Sidra Ahmed Lefort: So it’s interesting because the number of unicorns — and I wonder whether we should still call them that, there’s so many of them — has definitely decreased. The last I saw, there are like 74 unicorns in the cybersecurity world that now need to find a path to exit.
So, the interesting thing then becomes, how quickly can they get [to a successful exit] and how much time and money have they already spent becoming these unicorns? And so that’s the calibration that Will talked about. We need to understand venture capital itself is an asset class where the venture industry needs to get its own investors, we need to understand exactly how long it’s going take to return those funds back to our own investors.
And so understanding that calibration of how long it takes to get to an exit, how much it’s gonna take to get an exit and where the markets are moving is very, very important.
Yes, we’ve had a muted public market cycle for cybersecurity, but the private market transactions are expected to increase and are likely to continue to happen. We just saw quite a few of them in the last quarter as well so I would say it’s a mixed bag. There’s not a lot of data that’s available when it’s those private market transactions, so we tend to place a lot of emphasis on public market numbers.
But we do expect to see a lot of exits coming down the pike. And I think it really is gonna depend on where these unicorns stack up in terms of how much they’ve currently valued themselves…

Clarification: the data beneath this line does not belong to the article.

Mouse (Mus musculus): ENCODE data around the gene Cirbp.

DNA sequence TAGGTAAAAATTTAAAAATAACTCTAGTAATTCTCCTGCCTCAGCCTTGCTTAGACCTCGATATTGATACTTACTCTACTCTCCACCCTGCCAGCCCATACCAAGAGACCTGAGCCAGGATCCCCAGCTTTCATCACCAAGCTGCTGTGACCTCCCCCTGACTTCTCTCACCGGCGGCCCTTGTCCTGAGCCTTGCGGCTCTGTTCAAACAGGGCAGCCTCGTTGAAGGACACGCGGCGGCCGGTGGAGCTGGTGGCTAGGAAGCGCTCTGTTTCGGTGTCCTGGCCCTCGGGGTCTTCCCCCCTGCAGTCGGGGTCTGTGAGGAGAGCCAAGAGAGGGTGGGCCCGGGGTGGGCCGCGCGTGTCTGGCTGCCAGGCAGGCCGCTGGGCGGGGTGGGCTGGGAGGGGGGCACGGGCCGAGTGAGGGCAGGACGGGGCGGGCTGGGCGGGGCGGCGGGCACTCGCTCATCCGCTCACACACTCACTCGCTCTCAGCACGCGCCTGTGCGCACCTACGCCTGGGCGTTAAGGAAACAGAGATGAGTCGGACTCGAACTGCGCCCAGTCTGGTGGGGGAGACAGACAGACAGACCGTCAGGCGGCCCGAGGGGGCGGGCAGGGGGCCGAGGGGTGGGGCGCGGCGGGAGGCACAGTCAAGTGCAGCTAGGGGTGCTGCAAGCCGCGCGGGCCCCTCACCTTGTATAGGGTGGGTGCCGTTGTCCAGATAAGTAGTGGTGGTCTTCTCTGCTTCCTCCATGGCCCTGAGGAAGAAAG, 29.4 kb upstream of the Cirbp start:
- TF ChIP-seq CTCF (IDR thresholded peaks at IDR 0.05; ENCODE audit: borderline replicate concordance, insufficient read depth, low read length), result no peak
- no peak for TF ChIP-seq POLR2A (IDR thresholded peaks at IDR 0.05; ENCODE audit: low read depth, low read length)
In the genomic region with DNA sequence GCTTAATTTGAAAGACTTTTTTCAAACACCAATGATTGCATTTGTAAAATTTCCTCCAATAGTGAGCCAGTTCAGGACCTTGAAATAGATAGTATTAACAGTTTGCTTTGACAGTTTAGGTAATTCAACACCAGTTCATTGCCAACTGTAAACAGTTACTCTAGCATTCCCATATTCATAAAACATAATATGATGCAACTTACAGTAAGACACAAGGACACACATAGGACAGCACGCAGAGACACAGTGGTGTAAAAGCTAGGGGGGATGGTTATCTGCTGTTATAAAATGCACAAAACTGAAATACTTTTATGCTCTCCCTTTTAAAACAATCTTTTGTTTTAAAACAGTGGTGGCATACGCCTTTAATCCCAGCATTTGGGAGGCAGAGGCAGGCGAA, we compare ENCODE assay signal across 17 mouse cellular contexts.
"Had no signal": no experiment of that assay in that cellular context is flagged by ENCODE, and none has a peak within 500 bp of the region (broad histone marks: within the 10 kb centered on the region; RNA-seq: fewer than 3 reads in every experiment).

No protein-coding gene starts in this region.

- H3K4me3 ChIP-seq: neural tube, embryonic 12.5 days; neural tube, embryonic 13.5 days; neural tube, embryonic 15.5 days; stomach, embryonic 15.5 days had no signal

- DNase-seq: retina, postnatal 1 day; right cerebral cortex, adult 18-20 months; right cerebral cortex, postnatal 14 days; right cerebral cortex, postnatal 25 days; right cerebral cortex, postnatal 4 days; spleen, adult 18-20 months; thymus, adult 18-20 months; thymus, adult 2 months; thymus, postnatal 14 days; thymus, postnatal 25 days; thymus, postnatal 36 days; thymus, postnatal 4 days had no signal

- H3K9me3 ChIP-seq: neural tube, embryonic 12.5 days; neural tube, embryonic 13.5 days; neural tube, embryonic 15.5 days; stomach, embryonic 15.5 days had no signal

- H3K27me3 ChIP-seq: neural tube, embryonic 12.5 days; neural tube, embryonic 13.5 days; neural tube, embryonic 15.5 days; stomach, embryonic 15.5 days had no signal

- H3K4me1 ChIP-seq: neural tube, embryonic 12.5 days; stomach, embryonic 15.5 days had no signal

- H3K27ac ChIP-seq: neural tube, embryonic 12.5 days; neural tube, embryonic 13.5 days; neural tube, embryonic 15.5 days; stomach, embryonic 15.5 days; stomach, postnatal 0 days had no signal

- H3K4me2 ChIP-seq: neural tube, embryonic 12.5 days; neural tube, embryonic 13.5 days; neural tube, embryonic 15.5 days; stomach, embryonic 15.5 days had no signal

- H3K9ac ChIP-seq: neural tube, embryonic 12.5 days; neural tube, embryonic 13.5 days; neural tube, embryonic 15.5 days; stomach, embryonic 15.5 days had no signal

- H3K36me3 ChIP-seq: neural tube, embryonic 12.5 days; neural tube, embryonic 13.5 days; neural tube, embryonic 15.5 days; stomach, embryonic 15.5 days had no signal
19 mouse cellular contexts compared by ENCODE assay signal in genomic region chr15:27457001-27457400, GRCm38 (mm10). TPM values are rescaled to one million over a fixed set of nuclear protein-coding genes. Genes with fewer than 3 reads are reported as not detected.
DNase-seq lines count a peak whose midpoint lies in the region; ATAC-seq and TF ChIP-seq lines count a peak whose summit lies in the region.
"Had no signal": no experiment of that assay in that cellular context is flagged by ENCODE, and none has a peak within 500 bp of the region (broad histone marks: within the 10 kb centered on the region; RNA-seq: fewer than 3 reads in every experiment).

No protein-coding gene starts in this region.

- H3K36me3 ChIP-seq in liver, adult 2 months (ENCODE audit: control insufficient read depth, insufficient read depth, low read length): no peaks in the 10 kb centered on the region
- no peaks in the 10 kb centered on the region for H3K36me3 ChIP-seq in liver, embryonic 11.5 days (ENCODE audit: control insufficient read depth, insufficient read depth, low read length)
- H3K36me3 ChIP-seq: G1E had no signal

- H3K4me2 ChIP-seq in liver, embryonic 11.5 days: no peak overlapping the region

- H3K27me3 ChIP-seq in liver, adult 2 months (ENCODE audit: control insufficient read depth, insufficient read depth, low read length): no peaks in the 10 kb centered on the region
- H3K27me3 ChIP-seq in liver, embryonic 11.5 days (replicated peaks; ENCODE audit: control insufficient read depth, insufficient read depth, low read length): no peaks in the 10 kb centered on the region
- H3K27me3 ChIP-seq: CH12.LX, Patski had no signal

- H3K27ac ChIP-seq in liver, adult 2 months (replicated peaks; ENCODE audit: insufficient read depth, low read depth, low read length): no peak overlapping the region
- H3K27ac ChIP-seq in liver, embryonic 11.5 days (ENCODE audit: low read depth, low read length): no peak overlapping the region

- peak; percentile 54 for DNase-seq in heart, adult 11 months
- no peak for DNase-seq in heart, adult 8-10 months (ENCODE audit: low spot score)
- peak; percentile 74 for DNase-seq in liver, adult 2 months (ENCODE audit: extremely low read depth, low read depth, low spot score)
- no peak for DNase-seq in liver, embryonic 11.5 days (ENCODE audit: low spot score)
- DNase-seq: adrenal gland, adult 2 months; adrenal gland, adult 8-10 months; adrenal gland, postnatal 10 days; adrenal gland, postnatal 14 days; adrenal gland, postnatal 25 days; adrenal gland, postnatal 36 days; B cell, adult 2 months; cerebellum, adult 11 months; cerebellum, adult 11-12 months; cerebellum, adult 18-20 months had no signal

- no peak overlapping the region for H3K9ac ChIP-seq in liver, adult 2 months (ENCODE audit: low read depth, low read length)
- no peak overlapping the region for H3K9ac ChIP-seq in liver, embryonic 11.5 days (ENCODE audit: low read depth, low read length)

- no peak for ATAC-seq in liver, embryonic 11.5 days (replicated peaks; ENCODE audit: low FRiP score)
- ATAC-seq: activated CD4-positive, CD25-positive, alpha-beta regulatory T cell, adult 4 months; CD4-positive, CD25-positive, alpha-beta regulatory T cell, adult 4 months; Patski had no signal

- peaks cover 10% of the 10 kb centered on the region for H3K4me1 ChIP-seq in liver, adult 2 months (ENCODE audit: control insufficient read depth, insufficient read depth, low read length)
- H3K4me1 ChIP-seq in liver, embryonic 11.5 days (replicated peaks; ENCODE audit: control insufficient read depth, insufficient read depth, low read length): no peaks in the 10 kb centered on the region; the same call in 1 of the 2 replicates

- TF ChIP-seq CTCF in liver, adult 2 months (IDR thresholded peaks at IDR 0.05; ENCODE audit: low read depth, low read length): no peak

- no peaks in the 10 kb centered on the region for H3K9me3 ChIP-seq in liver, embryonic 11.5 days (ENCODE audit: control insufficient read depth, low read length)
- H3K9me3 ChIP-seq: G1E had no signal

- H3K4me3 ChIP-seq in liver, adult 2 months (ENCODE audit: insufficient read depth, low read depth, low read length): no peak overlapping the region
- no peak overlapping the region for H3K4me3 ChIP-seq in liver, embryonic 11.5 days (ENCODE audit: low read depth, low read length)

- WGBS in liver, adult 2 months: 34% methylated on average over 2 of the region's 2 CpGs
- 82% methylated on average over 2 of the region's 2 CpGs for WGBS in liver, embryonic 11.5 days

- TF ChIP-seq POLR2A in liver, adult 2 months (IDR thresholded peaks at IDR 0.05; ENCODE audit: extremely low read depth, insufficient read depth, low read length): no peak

Will Lin: It’s always fun when people share different perspectives, especially when people make guesses on timing. It’s really, really hard to get that right so it’s sort of putting yourself out there when you do that.
One example I saw was from Sequoia. They publish these presentations that they share with the portfolio companies and one of the timing things that they shared in their presentation was that these companies will take five years to get to the valuation that they’re currently at. I’m like, holy moly!
Ryan Naraine: Why is that a ‘holy moly’ data point for you? You expect that timing to be shorter?
Will Lin: It should be. Because, usually when companies raise financing, they raise for about a year to three years of runway. And so inherently every unicorn shouldn’t, probably doesn’t, have the funds to keep growing for five years.
And so they’re gonna have to do something. There’s going to be a point where something has to happen and some of them will actually grow into the valuation. Some of them may actually exceed the valuation. But I think it’s safe to say that there’s a decent chunk of these unicorns that won’t grow into their current valuations.
Ryan Naraine: You both mentioned ‘recalibration’, which is a fancy word for ‘hold onto your cash and cool down your burn rate’. How should we interpret what we are seeing with layoffs and other belt-tightening among security startups?
Sidra Ahmed Lefort: I think companies are optimizing for cash-flow right now. We are in an environment that’s focused on profitable growth and not growth at all costs. And so there is that recalibration that’s needed. And it means that there might be some downsizing, there might be some changes in hiring strategies.